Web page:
Trying not to think of rabbit stew while admiring the adorable bunnies

Along the drive, I began to wonder if we had the wrong day for the market.  We had been told that thousands and thousands of farmers from all over France attend this market.  However, we hardly passed or met up with anyone on the little winding country roads during our hour and a half drive towards Hérolles, France.  Where was everyone?

Much of the scenery along the drive from Loches, France to the market in Hérolles

The mood from village to village seemed so sleepy.  How could there be thousands of people all headed to this huge market in France if we weren't passing anyone?

As we neared where the little pinpoint on my GPS was indicating, I realized we were in the middle of huge farm fields.  These fields seemed to be in the middle of absolutely nowhere.

We kept driving a little further and a few scraggily hand written signs said "La Foire des Hérolles" and had squiggily arrows pointing straight ahead.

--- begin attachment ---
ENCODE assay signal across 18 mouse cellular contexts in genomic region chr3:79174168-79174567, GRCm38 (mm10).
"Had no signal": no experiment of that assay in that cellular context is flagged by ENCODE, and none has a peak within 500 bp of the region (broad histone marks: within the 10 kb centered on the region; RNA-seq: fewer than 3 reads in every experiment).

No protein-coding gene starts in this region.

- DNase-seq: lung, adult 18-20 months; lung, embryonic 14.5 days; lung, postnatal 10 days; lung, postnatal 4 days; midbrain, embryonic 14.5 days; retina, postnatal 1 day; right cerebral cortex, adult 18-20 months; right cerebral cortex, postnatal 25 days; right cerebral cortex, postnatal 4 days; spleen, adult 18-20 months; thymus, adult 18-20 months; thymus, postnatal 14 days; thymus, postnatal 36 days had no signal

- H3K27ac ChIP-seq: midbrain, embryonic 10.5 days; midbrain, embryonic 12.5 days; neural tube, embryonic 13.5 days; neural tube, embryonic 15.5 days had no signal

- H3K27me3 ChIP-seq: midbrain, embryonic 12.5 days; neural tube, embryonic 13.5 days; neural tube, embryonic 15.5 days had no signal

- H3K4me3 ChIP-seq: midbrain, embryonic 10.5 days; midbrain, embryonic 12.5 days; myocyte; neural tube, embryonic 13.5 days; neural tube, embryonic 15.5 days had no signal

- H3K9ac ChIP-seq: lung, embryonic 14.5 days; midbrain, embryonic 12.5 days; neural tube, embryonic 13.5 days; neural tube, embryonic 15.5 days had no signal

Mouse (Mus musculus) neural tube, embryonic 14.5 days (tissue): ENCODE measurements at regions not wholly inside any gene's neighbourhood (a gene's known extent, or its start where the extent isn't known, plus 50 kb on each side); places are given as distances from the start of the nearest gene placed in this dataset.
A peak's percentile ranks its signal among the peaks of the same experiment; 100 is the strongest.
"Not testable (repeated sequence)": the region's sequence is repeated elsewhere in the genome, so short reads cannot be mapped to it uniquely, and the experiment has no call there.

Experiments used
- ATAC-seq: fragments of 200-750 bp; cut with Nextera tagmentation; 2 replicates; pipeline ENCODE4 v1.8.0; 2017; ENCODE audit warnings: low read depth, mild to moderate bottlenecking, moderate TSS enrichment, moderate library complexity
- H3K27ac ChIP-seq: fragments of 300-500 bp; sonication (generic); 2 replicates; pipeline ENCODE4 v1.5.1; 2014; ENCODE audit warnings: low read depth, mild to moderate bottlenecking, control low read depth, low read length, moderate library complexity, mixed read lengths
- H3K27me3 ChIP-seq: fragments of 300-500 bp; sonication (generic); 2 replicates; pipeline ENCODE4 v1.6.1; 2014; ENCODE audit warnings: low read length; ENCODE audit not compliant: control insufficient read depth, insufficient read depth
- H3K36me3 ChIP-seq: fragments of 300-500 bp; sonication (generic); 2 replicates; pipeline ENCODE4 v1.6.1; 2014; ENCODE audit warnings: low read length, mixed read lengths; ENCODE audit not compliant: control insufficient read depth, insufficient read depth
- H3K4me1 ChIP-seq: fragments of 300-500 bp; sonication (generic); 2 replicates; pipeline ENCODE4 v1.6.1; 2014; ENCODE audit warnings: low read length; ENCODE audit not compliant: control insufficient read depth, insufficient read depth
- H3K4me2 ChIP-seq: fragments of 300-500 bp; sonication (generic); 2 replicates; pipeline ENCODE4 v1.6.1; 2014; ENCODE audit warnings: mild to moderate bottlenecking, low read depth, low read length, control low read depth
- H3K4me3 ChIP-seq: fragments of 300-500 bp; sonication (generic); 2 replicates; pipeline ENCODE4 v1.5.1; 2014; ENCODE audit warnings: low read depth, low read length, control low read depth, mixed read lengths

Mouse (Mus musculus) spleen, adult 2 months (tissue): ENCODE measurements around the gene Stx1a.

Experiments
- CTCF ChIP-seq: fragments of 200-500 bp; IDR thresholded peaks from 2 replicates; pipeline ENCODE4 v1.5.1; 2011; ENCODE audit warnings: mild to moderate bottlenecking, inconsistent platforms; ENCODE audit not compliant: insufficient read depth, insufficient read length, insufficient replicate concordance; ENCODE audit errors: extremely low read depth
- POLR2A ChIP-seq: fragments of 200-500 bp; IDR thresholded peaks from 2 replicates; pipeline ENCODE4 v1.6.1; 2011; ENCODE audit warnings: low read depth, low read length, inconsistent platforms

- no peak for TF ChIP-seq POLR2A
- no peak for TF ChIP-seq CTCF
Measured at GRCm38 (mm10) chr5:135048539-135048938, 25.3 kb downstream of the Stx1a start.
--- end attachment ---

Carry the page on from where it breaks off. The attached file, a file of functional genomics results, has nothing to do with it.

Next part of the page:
I felt a few pangs of annoyance that perhaps this was the wrong day, wrong month, or wrong century for the festival and that my french understanding of Sylvie was at fault.  Perhaps she was describing a market that took place years ago...and my french couldn't keep up with the market no longer exists...n'existe pas non plus!

Unbelievably, in what appeared to be the middle of nowhere, there stood a little apron clad lady smiling and gesturing for us to pull our car into a barely noticeable grassy lane that led somewhere equally unnoticeable somewhere over to the right.

I asked her, "Est-ce que c'est ici La Foire des Herolles?"  "Is this the Herolles festival here?"

"Mais, bien sûr, Madame...ici!" she grinned with a big toothy smile that beautifully wrinkled her entire face as she continued to gesture somewhere in the vicinity of what appeared to be vast fields of ...grass.